Two misconceptions about systemic racism, debunked
Over the past year and a half, our community and country have been focused on issues of race and racism to a degree unseen since protests against South Africa’s Apartheid system in the 1980s and early 1990s. Mentioning a town called “Ferguson” or a group called “Concerned Citizen 1950” in any gathering will start some lively conversation, to say the least.
Public reactions to events and the protests they sparked have run the gamut from threats on social media to “kill all the blacks” to open approval and support of student protesters’ demands for social justice.
Our group, “Race Matters, Friends,” recognizes the legitimacy of calls for justice from communities of color across the nation and right here in Columbia. Some of our members have personally experienced individual acts of racism, as well as institutional ones (and continue to experience them).
Others of us have husbands, wives, or children who live with almost daily reminders that their skin color is a discomforting presence to the dominant white culture. We listen to their stories and strive to learn more about the historical roots of the concept of race, as well as the acts of systemic and individual racism from which others have often told them to simply move on or to “get over it.”
We realize that some in our community think “systemic racism” is a term that was made up by black students or administration officials on the University of Missouri campus. Others believe individual racism is not a big problem anymore and that the best way to eliminate that which remains is to stop talking about it. Race Matters, Friends disagrees. This piece is the first in a series of opinion pieces through which our group hopes to shed some light on misconceptions about racism and its continued impact on minority communities, specifically black communities.
MISCONCEPTION #1: Civil-rights laws passed in the 1960s leveled the playing field and put black people on an equal footing with white people. Everyone in the United States, no matter their race, has identical opportunities to achieve and succeed. So if black people don’t have good jobs, access to high-quality education, and safe neighborhoods now, it is because they are not hard working or just don’t care.
CORRECTION: For more than 200 years (1600s through the mid-1800s) in what was to eventually become today's United States of America, the economic activity of the majority of white individuals and families contributed to their own wealth — wealth that could be passed onto future generations. During that same period, all labor performed by slaves and their families contributed to the wealth of whites. After emancipation, former slaves received no compensation for their years of unpaid forced labor and horrific treatment. What they did get was 100 years of Jim Crow: segregation laws that included malicious governmental policies and tactics designed to ensure that people of color would not have equal access to good jobs and public education, nor the ability to buy affordable housing in safe neighborhoods.
While the Civil Rights Movement of the 1960s resulted in the dismantling of Jim Crow laws, the 50 years since is a fraction of the time needed to overcome 300 years of unequal conditions produced by slavery and discrimination. Additionally, biased and discriminatory practices still operate in many systems of employment, education, housing, and criminal justice today ("systemic racism").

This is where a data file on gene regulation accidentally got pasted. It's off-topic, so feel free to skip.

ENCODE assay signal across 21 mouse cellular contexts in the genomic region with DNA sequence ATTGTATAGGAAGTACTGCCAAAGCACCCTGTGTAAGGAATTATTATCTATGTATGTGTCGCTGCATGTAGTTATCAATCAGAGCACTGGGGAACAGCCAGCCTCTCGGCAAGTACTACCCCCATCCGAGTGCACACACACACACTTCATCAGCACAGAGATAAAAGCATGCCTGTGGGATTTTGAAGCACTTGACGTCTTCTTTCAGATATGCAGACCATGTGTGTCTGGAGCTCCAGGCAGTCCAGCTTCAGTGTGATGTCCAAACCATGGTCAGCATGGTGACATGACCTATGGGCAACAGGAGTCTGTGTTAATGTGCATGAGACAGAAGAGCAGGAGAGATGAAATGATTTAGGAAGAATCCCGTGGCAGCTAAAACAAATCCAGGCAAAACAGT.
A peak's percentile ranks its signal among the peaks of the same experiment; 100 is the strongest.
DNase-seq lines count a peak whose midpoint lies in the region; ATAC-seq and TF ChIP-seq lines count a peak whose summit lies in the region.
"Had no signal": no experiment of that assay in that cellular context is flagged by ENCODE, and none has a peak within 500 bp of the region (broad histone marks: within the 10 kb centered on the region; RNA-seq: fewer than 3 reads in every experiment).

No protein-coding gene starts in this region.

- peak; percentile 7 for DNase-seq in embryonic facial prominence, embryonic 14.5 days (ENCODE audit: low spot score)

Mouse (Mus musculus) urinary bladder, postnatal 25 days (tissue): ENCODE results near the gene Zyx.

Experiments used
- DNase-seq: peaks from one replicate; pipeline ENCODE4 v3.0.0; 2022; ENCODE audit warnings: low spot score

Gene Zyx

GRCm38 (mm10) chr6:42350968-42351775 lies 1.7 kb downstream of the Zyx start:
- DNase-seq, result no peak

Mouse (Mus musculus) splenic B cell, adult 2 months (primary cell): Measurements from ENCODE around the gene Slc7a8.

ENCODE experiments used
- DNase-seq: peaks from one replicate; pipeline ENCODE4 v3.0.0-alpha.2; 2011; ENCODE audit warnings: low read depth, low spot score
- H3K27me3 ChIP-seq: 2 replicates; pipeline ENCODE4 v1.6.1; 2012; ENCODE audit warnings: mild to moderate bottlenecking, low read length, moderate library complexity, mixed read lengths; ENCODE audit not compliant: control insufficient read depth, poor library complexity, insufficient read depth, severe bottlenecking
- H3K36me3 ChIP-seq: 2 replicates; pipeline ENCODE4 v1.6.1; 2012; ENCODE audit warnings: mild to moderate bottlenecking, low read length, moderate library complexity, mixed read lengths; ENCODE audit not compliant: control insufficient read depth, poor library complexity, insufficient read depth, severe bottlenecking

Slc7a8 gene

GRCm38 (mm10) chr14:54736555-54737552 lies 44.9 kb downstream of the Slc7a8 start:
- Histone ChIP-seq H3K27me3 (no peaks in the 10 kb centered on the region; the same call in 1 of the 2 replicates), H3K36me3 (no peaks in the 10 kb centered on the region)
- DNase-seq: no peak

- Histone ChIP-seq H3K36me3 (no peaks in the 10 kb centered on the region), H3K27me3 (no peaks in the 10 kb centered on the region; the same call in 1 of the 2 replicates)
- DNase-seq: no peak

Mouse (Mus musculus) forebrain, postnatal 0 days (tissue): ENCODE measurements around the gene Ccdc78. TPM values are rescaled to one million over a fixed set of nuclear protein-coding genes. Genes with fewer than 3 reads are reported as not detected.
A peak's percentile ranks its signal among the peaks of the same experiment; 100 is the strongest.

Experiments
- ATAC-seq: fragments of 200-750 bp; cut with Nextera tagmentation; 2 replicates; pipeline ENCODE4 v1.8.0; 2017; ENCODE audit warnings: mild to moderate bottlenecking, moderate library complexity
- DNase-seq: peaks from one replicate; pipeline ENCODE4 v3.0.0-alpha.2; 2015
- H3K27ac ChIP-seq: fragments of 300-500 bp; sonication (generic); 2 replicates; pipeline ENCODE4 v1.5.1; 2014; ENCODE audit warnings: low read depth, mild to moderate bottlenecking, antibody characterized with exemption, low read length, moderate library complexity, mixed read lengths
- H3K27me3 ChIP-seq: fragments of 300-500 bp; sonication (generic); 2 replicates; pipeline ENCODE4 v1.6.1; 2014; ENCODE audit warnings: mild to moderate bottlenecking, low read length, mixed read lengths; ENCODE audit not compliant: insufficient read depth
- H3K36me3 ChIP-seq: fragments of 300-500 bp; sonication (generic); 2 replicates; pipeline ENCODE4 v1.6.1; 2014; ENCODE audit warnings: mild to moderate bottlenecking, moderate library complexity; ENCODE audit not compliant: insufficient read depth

In future pieces, Race Matters, Friends members will provide historical and contemporary data about some of those practices and their impacts on the Columbia community. The first article will discuss disciplinary practices in educational systems that result in higher rates of black students being punished for the same infractions committed by white students and other factors contributing to the achievement gap.
MISCONCEPTION #2: No one alive today had slaves or helped to make the Jim Crow laws. No one chooses what color they are born. So all of this color and racism talk by groups like Race Matters, Friends, serves no purpose except to make matters worse by encouraging black people to get angry and white people to feel guilty or ashamed.
CORRECTION: We at Race Matters, Friends agree that, like the old Billy Joel song says, “We didn't start the fire.” As mentioned, the destructive fire of racism has been burning for centuries. However, it was the inability of our ancestors to take honest stock of the plight of freed slaves and to address the inequities in any meaningful way 150 years ago that brings us to this place today. Feeling guilt or shame due to the accident of our birth as people who are identified as “white” serves no purpose. Many of us in Race Matters, Friends are white. We realize that neither feeling is productive. Change is produced first when we step across racial divides and have hard, honest, and often uncomfortable conversations about the very real inequities between whites as a group and people of color. After the conversations, we must then roll up our sleeves and work side-by-side to make our community and country places that truly exemplify the timeless creed of “liberty and justice for all” that most of us grew up believing in and that made us proud to be Americans.
Our hope is that the information we present will stimulate constructive dialogue, answer some questions, and provide some new resources for readers around questions of race, racism, and equity. We welcome anyone who would like to partner with us, to come join us to not only discuss problems, but also to work on solutions that will set our country on the path to being an even greater nation. The future of all of our children depends upon it.
— GRACE VEGA